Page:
Soldiers of Napoleon's Kingdom of Italy: Army, State, and Society, 1800-1815

Soldiers of Napoleon's Kingdom of Italy: Army, State, and Society, 1800-1815

Soldiers of Napoleon's Kingdom of Italy: Army, State, and Society, 1800-1815

Soldiers of Napoleon's Kingdom of Italy: Army, State, and Society, 1800-1815

Synopsis

"For Napoleon to create an Italian army, it was necessary to foster Italian nationalism, encouraging Italians to perceive themselves as citizens of a greater Italy and not as subjects of the former city-states, such as Milan or Venice. Conscription brought more than 200,000 Italians, roughly 3 percent of the entire population, into the kingdom's army. The army was representative of every sector of north Italian society, and the military administration became a significant part of the state. In the kingdom of Italy, Napoleon created a national army in the modern sense of the term. Frederick C. Schneid explores the relationship between the army, the state, and Italian nationalism and also examines the social composition of the army's officers and soldiers as well as its performance on campaign. The book concludes with an assessment of the legacy of the Napoleonic era in Italy." Title Summary field provided by Blackwell North America, Inc. All Rights Reserved

Excerpt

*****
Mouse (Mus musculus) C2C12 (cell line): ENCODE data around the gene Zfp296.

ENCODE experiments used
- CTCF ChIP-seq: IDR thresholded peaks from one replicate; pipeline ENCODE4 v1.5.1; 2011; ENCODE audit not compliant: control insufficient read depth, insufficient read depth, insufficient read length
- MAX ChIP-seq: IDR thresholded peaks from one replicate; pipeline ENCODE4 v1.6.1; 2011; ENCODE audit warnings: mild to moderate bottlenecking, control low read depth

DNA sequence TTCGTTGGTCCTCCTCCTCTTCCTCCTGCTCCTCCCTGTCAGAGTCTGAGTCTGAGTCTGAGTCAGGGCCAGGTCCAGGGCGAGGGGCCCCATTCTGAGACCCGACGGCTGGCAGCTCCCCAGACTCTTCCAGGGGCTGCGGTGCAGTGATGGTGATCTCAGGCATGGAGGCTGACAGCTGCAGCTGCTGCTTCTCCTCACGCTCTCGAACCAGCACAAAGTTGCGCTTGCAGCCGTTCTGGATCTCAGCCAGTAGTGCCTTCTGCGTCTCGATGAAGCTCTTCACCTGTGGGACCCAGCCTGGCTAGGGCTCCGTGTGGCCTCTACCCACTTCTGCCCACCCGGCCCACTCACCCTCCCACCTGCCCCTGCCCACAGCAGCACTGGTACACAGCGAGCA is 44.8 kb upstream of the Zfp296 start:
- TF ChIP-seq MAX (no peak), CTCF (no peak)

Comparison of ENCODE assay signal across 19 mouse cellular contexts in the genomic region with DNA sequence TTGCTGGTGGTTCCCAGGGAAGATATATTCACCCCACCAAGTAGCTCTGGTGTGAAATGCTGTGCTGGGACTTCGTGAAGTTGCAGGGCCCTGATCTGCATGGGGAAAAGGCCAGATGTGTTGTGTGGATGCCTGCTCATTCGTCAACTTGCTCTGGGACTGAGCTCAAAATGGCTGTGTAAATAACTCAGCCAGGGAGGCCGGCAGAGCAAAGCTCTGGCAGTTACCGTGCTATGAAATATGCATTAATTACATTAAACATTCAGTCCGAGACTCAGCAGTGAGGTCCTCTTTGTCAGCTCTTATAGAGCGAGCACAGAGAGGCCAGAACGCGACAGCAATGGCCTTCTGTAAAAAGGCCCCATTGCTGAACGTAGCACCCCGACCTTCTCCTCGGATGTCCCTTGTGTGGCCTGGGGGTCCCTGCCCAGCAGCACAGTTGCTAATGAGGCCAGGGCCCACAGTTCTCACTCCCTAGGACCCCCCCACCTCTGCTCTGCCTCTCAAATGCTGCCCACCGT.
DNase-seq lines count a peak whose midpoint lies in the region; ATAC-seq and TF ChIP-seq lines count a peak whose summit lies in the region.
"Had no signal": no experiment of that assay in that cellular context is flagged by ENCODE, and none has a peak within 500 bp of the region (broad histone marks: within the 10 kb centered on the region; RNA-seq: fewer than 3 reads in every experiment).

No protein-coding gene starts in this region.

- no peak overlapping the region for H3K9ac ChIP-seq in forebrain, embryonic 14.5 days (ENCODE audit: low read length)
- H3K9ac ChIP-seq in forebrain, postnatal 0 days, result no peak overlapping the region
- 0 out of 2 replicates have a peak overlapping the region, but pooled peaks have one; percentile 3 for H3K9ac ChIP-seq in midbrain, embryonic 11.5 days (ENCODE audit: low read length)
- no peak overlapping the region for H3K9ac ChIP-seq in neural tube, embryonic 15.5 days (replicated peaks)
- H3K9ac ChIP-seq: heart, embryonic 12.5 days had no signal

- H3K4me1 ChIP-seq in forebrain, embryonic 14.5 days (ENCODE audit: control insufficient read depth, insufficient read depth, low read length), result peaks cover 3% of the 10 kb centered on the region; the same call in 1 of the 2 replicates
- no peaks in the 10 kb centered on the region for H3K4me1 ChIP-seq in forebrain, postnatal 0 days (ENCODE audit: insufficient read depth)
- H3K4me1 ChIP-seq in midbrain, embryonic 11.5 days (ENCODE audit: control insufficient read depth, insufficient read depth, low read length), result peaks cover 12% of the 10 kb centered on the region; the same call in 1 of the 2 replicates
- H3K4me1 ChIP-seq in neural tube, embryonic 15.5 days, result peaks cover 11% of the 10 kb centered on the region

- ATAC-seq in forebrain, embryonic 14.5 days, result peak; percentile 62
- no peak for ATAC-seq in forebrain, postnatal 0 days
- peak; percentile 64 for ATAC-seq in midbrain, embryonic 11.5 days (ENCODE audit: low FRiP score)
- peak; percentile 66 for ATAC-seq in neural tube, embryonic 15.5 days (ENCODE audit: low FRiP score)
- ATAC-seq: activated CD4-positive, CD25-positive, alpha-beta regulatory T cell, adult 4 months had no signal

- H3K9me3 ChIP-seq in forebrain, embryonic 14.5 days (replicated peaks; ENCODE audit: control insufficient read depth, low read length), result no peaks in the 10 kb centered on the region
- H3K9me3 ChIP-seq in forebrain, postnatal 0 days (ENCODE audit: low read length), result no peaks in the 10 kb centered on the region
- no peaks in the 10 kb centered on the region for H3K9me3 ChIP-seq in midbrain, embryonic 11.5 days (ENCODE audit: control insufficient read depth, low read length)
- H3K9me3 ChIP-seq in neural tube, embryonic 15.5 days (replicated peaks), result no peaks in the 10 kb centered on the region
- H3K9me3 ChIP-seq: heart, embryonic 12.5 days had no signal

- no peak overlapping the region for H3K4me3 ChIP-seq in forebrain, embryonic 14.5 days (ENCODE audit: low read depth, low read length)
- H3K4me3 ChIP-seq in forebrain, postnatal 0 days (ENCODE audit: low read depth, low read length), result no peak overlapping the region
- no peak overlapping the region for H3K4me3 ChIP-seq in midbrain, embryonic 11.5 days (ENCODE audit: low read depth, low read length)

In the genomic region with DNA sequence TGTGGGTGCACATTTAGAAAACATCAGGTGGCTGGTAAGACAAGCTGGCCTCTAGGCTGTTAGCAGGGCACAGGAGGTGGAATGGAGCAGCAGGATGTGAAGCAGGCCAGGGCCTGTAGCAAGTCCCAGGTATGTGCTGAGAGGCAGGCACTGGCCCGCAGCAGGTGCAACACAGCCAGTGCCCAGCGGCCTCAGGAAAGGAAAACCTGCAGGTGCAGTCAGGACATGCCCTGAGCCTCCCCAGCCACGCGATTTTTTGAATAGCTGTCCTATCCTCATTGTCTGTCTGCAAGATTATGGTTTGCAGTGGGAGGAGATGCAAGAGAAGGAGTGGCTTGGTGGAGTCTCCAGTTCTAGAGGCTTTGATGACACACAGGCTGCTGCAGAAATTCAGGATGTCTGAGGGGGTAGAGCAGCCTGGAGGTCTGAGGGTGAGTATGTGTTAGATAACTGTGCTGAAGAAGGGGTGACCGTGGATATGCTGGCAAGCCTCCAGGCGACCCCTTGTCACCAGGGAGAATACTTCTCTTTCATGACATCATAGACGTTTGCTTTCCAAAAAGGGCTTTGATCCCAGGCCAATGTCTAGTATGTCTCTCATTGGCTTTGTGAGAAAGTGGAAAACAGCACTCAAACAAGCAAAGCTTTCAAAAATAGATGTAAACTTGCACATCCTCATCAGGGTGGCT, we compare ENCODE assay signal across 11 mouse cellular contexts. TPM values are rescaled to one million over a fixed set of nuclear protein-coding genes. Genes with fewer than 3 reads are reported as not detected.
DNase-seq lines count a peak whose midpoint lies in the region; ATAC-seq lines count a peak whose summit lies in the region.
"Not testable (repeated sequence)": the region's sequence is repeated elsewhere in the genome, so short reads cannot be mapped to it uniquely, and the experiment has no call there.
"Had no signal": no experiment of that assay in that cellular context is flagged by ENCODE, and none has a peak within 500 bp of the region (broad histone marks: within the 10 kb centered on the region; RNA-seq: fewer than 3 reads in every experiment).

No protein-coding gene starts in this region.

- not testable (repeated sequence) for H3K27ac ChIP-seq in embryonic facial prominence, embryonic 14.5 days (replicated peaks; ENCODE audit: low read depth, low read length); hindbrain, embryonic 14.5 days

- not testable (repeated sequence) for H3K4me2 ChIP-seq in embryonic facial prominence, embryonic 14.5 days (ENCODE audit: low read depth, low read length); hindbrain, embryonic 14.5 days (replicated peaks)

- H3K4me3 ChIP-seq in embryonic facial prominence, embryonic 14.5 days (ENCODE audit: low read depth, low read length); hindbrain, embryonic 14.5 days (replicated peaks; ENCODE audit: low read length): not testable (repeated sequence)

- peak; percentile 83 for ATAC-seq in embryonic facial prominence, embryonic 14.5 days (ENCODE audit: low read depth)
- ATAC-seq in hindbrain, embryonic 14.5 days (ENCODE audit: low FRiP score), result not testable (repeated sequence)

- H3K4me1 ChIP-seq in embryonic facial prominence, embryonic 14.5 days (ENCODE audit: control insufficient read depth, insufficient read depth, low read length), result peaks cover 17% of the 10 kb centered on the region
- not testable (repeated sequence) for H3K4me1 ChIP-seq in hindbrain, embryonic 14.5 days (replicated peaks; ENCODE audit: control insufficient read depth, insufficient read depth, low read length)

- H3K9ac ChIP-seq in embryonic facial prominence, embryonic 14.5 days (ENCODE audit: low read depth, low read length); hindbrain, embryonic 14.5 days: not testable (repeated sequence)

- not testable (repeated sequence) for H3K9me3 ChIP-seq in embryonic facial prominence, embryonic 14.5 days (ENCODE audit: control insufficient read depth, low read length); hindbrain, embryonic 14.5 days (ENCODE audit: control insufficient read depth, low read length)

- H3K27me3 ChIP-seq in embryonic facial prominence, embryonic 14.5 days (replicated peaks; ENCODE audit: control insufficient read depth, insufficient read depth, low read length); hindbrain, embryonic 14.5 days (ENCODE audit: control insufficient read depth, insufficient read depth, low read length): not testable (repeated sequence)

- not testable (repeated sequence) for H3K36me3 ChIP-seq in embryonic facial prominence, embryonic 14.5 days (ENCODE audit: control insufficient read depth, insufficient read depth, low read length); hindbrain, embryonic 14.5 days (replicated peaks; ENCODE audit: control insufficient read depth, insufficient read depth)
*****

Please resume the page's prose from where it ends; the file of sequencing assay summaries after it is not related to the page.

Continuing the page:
The heart of the Italian army was the officer corps. These men formed the backbone of the regiments and their diverse backgrounds exemplified an Italian national army. More than a North Italian army, officers represented the panoply of Italian states. Longtime veterans of eighteenth century armies as well as Italian Jacobins and Bonapartists brought a distinct professionalism to the officer corps. It manifested itself in the ranks as a national-professional army. the result of course was not immediate, but concomitant with the development of the army.

The origins of the officer corps are found in the revolutionary period which extended into the first years of the kingdom, 1797-1807. At this time Italians who volunteered for service during the revolutionary wars were later commissioned as the regular army was created and expanded. During the years 1807-1812 a professional officer corps developed, its membership composed primarily of revolutionary veterans, graduates of the military schools and promotions from the ranks. This period produced some of the finest and most dedicated officers. These men carried the army through the kingdom's first national crisis, the Austrian invasion of 1809, and then courageously led the Italian soldier into Russia and back again. the last years, 1813-1814, witnessed the decline of the officer corps, as the army attempted to recover from the devastating losses incurred in the Russian campaign. Unable to replace the quality and quantity of officers, the army was severely hampered in its ability to perform. Nonetheless, the officer corps illustrated determination and a professionalism which manifested itself as the driving force of the army. These officers were extremely loyal to the Italian kingdom and Napoleonic regime.

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